Lighting communities through passion
Installing solar energy systems into rural Cambodian homes has brought hope and economic opportunities for locals, as REBECCA WATTS writes.
Seven out of 10 people in Cambodia live in rural areas with little or no access to grid electricity.
Access to electricity underpins all areas of development. It is hard for communities to thrive without it.
It is in this situation that my ANU engineering and commerce degree can be useful.
Last January, I spent time in a beautiful Secret Beach community in rural Cambodia on the Engineers Without Borders (EWB) Design Summit.
The community has no electricity or running water and the local economy depends on fishing and agriculture.
Women peel crabs and earn just US$2.50 per day.
Inspired by my experience and motivated to make a difference, I devoted my honours thesis to creating a solar energy project with EWB in Cambodia.
Three years earlier, like thousands of other engineering students across Australia, I took part in the EWB Challenge during my first undergraduate year.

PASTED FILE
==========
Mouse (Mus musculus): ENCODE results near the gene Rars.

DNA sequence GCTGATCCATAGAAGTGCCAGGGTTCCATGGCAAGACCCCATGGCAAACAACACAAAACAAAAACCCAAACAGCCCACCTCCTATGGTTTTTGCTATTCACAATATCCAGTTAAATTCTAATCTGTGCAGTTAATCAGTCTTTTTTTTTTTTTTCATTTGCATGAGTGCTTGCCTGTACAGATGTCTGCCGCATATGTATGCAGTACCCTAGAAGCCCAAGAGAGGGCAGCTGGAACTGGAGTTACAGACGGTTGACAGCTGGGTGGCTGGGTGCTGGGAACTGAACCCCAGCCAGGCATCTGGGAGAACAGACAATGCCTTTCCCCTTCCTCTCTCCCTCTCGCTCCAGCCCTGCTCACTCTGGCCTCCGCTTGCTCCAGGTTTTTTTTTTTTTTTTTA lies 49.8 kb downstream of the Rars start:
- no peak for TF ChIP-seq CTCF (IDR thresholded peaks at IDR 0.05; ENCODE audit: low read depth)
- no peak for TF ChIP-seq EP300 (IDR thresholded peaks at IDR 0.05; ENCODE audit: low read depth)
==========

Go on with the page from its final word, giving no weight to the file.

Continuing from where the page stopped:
EWB is a non-government organisation that runs education programs in Australia and works with communities in disadvantaged circumstances.
Due to my Major in Renewable Energy Systems at ANU, I was particularly struck by the opportunity for solar energy technologies in rural Cambodia.
The country has little or no existing electricity infrastructure and also faces the highest electricity costs in the region, particularly in rural areas.
With the cost of solar energy technologies decreasing, there is huge potential for off-grid solar energy solutions to support low-carbon, sustainable development.